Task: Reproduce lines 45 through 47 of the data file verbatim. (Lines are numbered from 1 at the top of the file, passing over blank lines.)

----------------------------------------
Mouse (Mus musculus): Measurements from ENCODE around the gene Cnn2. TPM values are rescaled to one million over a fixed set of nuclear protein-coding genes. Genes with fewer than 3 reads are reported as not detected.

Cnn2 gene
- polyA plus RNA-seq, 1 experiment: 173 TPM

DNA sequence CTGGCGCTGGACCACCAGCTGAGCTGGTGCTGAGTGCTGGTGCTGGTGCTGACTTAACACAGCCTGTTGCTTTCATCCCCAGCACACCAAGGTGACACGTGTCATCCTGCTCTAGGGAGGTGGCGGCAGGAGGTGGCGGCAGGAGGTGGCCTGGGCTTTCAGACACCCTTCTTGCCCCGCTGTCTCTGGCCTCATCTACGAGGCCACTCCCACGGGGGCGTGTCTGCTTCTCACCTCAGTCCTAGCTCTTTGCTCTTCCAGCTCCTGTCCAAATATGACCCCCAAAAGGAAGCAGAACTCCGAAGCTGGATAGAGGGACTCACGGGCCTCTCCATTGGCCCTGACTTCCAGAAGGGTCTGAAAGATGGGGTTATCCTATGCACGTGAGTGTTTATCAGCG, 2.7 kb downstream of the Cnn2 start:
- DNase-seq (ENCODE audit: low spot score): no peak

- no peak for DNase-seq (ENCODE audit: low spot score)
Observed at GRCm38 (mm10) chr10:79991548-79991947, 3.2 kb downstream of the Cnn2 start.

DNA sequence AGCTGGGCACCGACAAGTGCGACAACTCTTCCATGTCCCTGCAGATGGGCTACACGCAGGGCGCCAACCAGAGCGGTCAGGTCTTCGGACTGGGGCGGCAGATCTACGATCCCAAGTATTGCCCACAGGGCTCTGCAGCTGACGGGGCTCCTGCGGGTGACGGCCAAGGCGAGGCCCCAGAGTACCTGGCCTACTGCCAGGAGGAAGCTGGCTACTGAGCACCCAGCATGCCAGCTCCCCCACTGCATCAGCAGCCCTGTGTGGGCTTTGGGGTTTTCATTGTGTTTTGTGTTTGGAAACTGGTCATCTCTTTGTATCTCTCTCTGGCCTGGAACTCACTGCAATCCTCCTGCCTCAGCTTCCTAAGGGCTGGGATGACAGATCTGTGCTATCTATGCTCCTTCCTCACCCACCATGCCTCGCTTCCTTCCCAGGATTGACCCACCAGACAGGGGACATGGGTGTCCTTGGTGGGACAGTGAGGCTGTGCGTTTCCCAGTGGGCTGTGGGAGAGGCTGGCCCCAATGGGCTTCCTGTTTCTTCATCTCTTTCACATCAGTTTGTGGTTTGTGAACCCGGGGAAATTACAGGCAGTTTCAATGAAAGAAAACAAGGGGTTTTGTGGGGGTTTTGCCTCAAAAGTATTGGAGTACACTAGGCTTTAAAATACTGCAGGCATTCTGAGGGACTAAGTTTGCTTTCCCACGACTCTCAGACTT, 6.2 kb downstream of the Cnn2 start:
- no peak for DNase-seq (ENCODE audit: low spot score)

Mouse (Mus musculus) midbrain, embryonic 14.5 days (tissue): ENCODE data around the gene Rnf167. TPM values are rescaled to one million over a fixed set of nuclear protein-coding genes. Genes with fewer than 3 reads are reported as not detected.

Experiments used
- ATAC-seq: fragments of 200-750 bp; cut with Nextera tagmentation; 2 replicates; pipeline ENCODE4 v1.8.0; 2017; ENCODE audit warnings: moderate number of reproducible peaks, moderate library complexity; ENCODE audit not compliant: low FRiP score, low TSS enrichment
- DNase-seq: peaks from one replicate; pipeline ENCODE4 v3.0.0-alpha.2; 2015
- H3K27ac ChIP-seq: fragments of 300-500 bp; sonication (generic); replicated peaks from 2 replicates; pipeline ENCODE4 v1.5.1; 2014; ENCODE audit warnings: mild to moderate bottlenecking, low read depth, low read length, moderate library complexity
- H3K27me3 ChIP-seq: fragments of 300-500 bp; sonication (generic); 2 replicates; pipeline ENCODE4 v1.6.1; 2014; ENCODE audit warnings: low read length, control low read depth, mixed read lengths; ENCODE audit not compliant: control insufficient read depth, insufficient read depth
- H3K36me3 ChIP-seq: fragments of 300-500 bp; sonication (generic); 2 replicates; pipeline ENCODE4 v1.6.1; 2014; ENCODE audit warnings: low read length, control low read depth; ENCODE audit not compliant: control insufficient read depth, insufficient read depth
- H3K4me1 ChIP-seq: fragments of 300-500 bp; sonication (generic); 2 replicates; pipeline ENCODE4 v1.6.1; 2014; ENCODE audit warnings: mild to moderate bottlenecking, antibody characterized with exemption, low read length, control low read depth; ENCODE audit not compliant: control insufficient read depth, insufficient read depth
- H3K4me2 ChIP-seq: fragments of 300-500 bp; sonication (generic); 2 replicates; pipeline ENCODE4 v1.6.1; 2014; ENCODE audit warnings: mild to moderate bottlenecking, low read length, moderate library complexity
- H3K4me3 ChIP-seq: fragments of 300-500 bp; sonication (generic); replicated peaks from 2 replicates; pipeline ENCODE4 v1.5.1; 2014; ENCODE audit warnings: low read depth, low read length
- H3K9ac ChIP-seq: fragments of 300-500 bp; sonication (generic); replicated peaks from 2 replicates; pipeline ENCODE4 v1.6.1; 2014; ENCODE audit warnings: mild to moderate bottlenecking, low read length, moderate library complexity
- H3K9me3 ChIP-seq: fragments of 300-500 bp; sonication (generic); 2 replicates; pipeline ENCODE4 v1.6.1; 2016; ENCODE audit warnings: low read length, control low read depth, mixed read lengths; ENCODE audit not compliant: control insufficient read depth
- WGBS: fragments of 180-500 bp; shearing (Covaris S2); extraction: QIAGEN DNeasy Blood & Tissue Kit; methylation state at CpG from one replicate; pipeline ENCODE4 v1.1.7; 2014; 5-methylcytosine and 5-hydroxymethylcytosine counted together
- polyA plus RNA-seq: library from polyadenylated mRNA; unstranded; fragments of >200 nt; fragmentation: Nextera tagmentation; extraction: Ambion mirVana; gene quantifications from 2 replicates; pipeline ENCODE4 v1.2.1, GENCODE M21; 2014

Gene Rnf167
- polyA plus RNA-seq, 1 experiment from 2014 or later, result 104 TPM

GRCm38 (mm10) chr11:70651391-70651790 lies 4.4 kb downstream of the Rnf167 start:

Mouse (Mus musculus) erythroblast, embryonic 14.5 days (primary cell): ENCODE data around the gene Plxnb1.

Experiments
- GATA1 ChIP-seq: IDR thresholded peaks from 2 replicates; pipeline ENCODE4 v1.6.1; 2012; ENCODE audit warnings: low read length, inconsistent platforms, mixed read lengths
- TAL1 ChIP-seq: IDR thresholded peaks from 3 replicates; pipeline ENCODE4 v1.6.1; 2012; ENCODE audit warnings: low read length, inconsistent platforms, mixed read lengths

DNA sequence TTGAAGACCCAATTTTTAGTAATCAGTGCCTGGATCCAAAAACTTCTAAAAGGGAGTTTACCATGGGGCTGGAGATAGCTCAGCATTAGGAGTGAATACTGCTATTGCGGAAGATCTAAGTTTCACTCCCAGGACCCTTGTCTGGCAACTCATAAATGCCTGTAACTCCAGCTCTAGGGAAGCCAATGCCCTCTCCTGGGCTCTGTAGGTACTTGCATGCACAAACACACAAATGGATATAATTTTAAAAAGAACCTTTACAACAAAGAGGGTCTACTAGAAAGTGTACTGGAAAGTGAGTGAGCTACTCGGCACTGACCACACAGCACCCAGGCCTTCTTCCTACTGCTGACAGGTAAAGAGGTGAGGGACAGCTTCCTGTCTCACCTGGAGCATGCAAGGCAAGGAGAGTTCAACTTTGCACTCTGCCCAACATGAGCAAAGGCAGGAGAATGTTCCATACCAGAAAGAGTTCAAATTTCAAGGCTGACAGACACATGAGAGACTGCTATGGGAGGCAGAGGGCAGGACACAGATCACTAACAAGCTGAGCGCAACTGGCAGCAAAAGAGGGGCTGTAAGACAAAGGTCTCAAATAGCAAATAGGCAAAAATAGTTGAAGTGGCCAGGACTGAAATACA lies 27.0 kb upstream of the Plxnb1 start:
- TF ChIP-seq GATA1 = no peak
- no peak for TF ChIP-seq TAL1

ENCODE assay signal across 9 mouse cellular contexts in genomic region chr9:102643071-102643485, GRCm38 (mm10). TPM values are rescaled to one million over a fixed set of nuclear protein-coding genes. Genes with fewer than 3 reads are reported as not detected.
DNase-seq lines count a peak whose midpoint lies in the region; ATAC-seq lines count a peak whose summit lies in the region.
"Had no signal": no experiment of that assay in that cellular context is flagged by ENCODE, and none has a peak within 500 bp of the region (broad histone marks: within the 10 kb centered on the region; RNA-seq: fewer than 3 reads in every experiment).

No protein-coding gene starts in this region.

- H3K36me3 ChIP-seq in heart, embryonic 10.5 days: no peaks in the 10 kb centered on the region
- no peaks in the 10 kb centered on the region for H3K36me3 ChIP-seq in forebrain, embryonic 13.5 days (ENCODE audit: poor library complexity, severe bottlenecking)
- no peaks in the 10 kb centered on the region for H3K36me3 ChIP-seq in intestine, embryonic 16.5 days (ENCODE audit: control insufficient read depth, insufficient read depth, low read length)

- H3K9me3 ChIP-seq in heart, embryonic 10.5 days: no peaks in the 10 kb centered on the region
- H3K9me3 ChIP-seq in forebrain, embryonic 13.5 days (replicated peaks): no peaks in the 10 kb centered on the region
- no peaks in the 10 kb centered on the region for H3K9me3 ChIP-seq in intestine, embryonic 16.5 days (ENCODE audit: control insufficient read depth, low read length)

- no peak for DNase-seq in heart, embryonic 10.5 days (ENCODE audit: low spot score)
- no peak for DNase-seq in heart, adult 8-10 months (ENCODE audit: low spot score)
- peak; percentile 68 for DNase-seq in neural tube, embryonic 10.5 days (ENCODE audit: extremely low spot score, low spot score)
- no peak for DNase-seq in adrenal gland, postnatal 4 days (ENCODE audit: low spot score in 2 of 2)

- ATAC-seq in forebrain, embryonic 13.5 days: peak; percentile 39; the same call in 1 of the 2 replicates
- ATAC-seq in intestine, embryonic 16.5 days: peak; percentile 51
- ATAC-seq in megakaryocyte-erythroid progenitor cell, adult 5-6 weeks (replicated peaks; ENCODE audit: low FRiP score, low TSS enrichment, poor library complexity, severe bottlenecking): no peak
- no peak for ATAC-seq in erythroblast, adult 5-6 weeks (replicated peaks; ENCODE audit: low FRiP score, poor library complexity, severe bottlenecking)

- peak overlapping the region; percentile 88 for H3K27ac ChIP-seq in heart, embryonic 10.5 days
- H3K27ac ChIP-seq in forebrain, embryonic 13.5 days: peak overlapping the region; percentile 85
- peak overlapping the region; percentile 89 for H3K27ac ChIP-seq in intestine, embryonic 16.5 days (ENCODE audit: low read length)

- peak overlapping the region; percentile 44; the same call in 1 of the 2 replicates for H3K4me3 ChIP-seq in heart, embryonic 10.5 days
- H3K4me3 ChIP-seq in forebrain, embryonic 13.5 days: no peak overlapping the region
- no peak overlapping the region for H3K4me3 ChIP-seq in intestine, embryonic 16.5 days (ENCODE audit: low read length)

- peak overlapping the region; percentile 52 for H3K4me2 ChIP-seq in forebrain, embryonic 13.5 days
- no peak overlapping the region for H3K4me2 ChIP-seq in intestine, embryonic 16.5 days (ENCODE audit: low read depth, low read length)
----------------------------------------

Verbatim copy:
- no peak for DNase-seq in heart, adult 8-10 months (ENCODE audit: low spot score)
- peak; percentile 68 for DNase-seq in neural tube, embryonic 10.5 days (ENCODE audit: extremely low spot score, low spot score)
- no peak for DNase-seq in adrenal gland, postnatal 4 days (ENCODE audit: low spot score in 2 of 2)